In an editorial published on Thursday, the LA Times summed up the mess quite succinctly: "Is LA's new ban even legal?" it asked. "There's no clear answer to that question, but a recent court ruling suggests that it isn't. After Los Angeles County imposed a blanket ban on pot distribution in unincorporated areas in December 2010, it was challenged by a Covina collective, which won a key victory this month in the state's 2nd District Court of Appeal. Writing for the three-justice panel, Justice Robert Mallano said the county's ban was preempted by state law and contradicted the intent of the Legislature."
So here's where we're at: LA has now banned all but the tiniest marijuana collectives. When it attempts to enforce this ban, the city will be sued. This means that action will be delayed for months—or quite possibly until the state Supreme Court weighs in on a series of marijuana cases next year. Mission accomplished?
The Venezuelan state of Apure is one of the busiest hubs for cocaine trafficked out of Colombia, which it borders. Security forces claim to be making progress there, seizing cocaine and dismantling airstrips in their fight against organized crime. "We are hitting drug trafficking hard all the time,” says Ramón Carrizalez, the governor of Apure. "Very few countries are carrying out a policy like ours." But local residents paint a different picture, saying that the area is inundated with low-flying planes, and is actually ruled by the FARC revolutionary guerrilla organization, which oversees drug shipments. The guerrillas reportedly intimidate local residents, collecting protection money from local businesses, ranchers and fishing camps along stretches of the Venezuela/Colombia border. “We all knew what was going on," says one citizen, referring to traffickers' control of the state's airstrips, "but no one said anything. What were we going to do about it? The one that should be doing something is the government. They should be constantly patrolling the area.” Luis Lippa, a former governor of Apure, agrees. “Our airspace has been taken over,” he says. “Our national territory has been reduced.”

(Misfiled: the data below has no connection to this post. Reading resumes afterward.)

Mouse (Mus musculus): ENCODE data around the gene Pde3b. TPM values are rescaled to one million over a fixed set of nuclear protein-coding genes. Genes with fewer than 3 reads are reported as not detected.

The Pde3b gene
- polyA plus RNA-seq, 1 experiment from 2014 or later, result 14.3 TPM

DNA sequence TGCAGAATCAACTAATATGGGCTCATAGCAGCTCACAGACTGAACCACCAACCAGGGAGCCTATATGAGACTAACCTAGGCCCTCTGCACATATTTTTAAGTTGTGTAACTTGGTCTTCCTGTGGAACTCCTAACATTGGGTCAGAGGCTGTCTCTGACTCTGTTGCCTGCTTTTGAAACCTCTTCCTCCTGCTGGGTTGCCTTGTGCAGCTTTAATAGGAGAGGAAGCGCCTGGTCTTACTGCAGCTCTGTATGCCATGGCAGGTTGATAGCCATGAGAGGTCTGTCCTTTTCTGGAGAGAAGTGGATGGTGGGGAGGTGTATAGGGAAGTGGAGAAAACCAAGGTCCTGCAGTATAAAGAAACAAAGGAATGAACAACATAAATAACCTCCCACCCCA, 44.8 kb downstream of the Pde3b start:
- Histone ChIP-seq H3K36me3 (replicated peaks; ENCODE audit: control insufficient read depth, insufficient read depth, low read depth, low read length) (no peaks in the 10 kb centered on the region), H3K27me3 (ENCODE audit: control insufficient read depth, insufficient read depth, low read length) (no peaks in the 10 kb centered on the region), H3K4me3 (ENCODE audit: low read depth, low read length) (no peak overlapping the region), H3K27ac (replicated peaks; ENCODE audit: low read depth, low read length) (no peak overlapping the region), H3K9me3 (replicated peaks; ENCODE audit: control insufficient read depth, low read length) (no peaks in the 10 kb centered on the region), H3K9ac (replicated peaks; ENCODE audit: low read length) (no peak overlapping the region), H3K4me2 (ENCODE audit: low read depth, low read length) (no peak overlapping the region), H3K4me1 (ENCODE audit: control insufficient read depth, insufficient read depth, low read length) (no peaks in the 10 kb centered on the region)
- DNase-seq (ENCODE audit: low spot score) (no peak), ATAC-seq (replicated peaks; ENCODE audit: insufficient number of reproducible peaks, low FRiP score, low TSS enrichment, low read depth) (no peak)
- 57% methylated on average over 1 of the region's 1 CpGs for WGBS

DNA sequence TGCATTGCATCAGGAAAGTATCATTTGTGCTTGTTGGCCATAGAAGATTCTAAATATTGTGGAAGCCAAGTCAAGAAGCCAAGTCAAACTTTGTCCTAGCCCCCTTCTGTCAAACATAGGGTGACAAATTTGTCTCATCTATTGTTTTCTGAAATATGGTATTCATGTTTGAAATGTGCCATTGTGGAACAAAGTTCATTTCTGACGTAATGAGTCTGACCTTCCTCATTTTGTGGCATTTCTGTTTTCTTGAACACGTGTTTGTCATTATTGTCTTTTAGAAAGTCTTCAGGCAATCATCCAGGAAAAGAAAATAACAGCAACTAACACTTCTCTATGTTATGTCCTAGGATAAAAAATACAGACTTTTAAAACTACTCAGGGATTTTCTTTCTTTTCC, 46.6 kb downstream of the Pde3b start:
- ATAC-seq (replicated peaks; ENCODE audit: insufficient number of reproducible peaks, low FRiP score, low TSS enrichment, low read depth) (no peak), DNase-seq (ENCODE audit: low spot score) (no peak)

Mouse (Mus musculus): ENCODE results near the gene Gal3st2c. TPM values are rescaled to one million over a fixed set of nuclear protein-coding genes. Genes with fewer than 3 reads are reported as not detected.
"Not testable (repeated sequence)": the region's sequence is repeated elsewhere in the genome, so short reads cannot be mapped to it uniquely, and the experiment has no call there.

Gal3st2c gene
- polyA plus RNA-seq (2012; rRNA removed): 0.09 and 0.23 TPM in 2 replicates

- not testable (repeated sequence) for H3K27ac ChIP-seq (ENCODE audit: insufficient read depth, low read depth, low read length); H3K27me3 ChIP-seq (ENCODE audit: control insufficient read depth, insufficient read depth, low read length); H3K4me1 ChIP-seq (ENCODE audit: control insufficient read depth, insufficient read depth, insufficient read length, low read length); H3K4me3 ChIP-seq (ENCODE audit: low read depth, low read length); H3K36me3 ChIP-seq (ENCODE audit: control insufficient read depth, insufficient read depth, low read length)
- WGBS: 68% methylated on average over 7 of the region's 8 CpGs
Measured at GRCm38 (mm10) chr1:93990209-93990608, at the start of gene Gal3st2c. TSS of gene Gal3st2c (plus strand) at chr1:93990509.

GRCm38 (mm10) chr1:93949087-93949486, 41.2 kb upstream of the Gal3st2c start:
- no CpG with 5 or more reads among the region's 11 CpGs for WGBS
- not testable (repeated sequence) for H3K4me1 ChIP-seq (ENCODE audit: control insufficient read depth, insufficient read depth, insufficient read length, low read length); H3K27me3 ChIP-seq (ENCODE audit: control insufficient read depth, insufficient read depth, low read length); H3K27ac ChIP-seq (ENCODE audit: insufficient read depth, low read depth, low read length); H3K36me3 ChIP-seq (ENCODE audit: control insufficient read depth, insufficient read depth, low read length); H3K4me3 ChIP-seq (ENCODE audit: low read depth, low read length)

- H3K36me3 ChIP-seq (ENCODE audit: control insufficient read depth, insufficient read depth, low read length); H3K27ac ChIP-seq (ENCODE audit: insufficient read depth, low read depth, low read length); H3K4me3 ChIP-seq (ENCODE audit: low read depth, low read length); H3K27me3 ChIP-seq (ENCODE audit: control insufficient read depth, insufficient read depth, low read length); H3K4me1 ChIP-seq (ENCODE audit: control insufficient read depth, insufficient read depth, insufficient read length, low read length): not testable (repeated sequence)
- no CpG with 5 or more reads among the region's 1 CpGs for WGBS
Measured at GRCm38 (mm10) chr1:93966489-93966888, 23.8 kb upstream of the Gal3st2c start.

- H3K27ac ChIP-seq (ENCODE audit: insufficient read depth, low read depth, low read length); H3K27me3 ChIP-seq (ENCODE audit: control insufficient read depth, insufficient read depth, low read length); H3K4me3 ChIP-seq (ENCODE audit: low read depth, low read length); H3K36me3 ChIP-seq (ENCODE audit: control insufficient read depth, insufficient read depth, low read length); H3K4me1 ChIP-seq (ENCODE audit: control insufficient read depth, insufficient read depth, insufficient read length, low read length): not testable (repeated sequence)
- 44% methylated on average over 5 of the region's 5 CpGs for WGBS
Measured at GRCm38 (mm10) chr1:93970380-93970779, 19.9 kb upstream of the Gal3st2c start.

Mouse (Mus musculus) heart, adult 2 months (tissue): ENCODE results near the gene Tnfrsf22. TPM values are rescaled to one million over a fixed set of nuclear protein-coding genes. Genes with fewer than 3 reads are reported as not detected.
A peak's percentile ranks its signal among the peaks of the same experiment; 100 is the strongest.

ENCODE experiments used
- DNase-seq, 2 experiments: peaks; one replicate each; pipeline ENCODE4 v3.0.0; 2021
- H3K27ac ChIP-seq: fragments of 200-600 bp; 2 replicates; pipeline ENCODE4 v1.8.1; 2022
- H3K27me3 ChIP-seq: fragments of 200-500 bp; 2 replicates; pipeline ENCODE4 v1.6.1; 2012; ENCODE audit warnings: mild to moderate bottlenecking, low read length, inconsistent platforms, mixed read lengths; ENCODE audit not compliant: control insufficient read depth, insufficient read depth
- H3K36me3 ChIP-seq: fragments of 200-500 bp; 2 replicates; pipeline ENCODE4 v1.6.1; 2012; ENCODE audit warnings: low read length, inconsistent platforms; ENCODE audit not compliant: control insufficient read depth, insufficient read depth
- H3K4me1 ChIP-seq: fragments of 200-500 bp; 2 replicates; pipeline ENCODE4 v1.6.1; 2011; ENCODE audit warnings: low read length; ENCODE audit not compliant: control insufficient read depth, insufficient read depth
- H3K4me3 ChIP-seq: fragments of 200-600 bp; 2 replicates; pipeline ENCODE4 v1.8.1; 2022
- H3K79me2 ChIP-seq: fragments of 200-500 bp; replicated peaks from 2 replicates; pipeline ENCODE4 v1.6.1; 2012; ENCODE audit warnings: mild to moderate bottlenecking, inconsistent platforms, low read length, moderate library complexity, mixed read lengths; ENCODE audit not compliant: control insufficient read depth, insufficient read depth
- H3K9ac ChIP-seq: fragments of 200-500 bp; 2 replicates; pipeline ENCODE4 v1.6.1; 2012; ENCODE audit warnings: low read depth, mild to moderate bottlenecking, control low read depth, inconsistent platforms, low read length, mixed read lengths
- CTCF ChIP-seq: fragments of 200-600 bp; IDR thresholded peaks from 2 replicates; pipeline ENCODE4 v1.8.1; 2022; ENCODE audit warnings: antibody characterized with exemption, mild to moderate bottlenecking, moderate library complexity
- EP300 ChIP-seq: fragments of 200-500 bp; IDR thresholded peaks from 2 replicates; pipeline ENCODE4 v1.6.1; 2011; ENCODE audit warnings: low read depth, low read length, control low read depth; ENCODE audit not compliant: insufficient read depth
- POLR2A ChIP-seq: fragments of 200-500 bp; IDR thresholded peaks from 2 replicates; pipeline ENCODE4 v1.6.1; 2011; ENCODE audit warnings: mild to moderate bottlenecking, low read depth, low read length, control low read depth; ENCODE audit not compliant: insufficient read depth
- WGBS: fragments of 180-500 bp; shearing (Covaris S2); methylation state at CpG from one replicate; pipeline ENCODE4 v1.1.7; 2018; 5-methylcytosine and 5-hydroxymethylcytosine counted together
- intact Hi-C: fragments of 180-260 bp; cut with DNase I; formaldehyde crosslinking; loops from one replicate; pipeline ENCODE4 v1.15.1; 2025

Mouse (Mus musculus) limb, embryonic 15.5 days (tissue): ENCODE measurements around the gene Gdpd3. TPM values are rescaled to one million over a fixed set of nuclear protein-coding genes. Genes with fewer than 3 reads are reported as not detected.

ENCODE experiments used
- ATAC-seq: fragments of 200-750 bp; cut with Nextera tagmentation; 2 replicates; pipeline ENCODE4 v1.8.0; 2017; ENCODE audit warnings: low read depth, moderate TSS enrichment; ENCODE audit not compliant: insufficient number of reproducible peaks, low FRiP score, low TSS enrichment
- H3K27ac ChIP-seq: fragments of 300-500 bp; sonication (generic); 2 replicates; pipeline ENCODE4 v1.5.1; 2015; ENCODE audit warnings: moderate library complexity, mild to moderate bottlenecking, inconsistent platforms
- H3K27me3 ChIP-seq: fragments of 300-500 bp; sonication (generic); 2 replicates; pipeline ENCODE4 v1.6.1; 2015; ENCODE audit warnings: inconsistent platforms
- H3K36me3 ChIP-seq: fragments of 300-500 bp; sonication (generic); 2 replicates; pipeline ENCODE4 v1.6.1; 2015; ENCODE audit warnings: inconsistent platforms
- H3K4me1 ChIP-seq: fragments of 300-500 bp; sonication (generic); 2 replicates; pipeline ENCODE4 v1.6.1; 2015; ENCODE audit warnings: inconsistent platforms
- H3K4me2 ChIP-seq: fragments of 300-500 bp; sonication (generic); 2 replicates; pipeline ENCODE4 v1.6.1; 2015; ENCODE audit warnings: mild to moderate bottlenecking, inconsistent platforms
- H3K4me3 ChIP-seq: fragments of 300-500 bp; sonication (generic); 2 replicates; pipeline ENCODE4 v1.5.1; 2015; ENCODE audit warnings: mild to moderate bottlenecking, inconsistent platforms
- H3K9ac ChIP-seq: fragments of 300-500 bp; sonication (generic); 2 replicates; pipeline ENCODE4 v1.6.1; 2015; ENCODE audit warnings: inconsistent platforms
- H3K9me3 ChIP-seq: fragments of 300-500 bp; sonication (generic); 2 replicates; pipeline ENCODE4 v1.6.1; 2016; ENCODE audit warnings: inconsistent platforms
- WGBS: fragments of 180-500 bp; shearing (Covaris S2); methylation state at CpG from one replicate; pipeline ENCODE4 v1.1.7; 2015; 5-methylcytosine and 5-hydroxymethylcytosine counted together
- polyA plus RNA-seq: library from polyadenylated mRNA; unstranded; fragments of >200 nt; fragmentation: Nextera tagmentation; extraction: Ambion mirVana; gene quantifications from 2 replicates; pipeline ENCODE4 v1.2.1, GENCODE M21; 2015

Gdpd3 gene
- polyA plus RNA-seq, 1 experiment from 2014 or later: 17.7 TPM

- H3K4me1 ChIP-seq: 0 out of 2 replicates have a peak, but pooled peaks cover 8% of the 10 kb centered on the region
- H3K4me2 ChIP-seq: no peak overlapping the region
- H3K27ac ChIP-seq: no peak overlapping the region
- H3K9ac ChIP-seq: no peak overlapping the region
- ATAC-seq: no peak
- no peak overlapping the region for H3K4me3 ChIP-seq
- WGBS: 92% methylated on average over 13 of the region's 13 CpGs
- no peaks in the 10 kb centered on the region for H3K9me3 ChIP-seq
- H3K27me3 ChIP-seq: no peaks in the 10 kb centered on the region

Although the US has collaborated with governments in Mexico, Honduras and Colombia to crack down on drug trafficking, an antagonistic relationship with leftist President Hugo Chavez has hampered such efforts in Venezuela. Back in September, President Obama designated the country as failing to meet its obligation to crack down on organized drug crime, citing a federal report that says Venezuela is "one of the preferred trafficking routes out of South America" and has a "generally permissive and corrupt environment." In 2010, an estimated 24% of the cocaine shipped out of South America—over 200 tons—passed through Venezuela, according to the White House Office of National Drug Control Policy.